Eric Adams took the oath of office as the 110th mayor of the largest city of the United States at a ceremony on January 1, just after the annual Times Square countdown ushering in the New Year. The new mayor lost no time in emphasizing his loyalty to Wall Street, pledging that the city’s public schools would remain open despite the unprecedented wave of COVID-19 infection spawned by the Omicron variant.
Interviewed on ABC television a day after assuming office, Adams told parents of small children to “fear not sending them back. The stats are clear. The safest place for children is inside a school.” This as child hospitalizations have surged to record levels, the city reported nearly 40,000 new cases in a single day.
While professing concern for the obstacles facing young people confined to remote learning, Adams laid heaviest stress on the child care problems facing parents. He thus revealed the primary reason for the drive to keep the schools open: to keep the parents at their jobs and the city’s business establishment satisfied.
The former Brooklyn borough president is the city’s second African American mayor. He began his career as a Republican in the 1990s and spent 22 years in the police department. “New York is back,” he exclaimed demagogically after taking the oath. A day later he declared that the pandemic “insults our very nature as New Yorkers” and that the city “can and should be the center of the universe again.”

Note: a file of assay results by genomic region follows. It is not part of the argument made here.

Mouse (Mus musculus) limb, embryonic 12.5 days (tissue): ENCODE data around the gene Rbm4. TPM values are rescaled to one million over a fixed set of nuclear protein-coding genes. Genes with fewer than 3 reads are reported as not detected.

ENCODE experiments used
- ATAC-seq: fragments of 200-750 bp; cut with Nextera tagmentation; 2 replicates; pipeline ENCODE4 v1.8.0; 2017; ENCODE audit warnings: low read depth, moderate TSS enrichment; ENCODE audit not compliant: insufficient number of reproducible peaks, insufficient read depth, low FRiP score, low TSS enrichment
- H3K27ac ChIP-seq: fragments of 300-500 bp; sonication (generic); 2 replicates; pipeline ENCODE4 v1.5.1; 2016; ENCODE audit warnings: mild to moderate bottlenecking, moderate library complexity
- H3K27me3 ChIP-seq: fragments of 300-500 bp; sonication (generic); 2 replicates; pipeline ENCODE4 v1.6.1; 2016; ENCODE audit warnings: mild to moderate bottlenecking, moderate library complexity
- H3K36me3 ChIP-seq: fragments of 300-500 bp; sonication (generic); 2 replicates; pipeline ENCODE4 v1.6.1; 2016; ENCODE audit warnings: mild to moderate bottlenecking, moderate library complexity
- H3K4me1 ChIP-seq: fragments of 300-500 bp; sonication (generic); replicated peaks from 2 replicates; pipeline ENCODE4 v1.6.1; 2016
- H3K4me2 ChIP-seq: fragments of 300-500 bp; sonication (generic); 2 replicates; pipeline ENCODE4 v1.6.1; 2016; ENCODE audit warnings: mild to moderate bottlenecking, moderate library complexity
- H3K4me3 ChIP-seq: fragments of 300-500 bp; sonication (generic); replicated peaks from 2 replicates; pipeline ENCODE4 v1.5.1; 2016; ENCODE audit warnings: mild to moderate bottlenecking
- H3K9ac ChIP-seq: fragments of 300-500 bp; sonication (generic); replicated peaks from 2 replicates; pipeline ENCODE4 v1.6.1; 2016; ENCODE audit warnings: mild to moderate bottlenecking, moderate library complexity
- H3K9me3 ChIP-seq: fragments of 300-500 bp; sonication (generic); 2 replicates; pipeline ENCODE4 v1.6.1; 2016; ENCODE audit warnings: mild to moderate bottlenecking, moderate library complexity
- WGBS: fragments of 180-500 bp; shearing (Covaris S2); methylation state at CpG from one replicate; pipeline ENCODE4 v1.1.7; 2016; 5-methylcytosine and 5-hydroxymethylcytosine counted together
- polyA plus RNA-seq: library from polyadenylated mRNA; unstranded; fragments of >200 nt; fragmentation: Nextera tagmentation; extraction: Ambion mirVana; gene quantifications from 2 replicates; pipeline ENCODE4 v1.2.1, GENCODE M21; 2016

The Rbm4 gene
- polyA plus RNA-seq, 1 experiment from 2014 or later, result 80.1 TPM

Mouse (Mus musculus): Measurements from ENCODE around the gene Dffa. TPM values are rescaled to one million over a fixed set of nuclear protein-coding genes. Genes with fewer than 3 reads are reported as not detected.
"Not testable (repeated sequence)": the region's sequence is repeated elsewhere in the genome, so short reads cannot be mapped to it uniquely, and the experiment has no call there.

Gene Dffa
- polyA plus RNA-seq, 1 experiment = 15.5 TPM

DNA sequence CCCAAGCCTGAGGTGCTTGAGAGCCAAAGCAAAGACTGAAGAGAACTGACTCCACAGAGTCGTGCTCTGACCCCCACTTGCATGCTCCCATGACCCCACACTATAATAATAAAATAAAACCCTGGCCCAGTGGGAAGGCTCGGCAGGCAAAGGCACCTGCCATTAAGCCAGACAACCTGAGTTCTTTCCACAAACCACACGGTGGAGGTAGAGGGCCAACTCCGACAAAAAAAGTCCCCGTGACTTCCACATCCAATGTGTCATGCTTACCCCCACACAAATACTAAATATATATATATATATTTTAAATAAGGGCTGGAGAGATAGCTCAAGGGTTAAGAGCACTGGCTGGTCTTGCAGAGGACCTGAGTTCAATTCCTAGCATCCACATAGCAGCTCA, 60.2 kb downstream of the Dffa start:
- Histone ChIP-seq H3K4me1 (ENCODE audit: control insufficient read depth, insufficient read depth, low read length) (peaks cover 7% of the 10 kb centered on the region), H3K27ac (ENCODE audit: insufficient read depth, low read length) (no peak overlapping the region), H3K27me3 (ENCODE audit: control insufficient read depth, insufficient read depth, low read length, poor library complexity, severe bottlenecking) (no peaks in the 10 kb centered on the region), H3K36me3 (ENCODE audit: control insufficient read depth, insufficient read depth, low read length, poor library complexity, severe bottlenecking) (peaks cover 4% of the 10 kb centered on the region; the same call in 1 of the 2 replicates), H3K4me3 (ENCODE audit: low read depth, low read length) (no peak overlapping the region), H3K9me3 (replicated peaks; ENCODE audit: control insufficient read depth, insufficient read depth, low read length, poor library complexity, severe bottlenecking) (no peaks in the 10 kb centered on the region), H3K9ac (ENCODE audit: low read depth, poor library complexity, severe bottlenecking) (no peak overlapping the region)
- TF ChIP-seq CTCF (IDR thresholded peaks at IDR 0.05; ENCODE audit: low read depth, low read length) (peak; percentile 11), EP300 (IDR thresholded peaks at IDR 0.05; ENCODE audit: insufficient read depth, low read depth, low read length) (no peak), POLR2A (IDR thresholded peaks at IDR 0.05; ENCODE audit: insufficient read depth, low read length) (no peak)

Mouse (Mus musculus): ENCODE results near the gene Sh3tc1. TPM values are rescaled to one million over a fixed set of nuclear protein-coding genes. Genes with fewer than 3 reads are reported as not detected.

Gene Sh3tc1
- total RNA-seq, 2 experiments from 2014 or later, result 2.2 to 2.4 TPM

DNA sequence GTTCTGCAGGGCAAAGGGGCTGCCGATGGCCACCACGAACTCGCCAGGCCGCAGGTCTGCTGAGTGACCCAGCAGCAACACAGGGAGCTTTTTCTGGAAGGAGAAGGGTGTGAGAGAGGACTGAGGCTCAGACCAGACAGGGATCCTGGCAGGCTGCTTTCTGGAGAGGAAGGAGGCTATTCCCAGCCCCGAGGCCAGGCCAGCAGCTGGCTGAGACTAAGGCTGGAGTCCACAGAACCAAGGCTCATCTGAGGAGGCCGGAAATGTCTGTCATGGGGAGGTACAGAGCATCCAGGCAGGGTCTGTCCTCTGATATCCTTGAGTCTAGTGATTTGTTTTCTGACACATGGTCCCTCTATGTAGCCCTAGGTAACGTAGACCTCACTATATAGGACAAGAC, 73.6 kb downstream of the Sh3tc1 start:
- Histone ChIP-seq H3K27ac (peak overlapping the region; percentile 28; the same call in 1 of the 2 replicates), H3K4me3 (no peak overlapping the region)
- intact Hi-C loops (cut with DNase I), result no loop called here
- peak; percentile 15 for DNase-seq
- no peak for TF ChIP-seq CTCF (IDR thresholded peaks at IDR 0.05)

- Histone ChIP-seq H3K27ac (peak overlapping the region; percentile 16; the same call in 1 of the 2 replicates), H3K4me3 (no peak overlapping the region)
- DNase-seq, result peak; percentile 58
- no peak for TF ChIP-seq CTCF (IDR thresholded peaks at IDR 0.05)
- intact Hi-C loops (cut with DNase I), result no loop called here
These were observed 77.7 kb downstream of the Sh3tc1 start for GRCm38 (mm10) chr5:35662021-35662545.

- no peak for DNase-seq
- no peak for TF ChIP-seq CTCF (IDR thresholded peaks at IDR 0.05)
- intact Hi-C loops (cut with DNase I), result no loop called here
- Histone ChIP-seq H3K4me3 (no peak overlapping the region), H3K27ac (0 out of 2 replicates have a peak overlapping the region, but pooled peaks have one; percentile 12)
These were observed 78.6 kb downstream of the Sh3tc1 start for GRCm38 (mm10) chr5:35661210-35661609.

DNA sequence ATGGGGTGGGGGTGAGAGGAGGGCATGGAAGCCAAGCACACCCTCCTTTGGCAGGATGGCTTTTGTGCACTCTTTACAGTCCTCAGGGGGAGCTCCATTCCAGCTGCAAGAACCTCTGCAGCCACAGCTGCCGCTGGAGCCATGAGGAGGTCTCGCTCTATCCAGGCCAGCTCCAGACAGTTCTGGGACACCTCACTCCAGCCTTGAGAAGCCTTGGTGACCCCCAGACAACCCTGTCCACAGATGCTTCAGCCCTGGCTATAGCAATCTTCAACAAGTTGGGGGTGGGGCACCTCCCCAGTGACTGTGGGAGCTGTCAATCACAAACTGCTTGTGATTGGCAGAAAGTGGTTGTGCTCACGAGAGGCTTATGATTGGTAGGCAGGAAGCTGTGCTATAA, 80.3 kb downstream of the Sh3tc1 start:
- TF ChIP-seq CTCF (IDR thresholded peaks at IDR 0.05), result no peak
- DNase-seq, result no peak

Adams has been greeted warmly by the financial and political establishment, including the corporate media, big names on Wall Street and trade union operatives. Dominant sections of the ruling class approve of Adams’ combination of identity politics with subservience to the rich.
He ran as a “moderate,” using pseudo-lefts like Alexandria Ocasio-Cortez as a foil. He pointed to the uptick in gun violence in the city to run on a law-and-order platform and secure the endorsement of Rupert Murdoch’s New York Post.
The city’s massive working class majority was not impressed. Adams narrowly won the Democratic primary last June, and the voter turnout on Election Day in November was 23 percent. This was a record low and even three percentage points lower than the figures for the 2013 and 2017 elections won by Bill de Blasio. Even though he won the general election by a large margin, Adams won office with the support of only 15 percent of eligible voters.
The new mayor’s priorities are clearly reflected in his major appointments. David Banks, an old friend of Adams and the founder and head of an all-boys network of public schools, the Eagle Academy for Young Men, will be the new Schools Chancellor. While the Eagle schools are part of the public school system, they also have some characteristics of privately-run and publicly-funded charter schools. While not officially segregated, they are focused on an Afro-centric approach. Both Banks and Adams have supported charters, which have been used to undermine public education in major cities around the country.
Adams was expected to name Philip Banks, the brother of the new Schools Chancellor, to the post of deputy mayor for public safety, but the appointment has been delayed and possibly scuttled in amid questions surrounding Banks’ retirement from his top post in the police department in 2014. Corruption allegations surfaced but were later dropped.
For the new police commissioner, Adams has, as promised, chosen a woman. The appointee is Keechant Sewell, who had been chief of detectives in neighboring Nassau County. Sewell is also African American and grew up in the Queensbridge housing project, in the borough of Queens.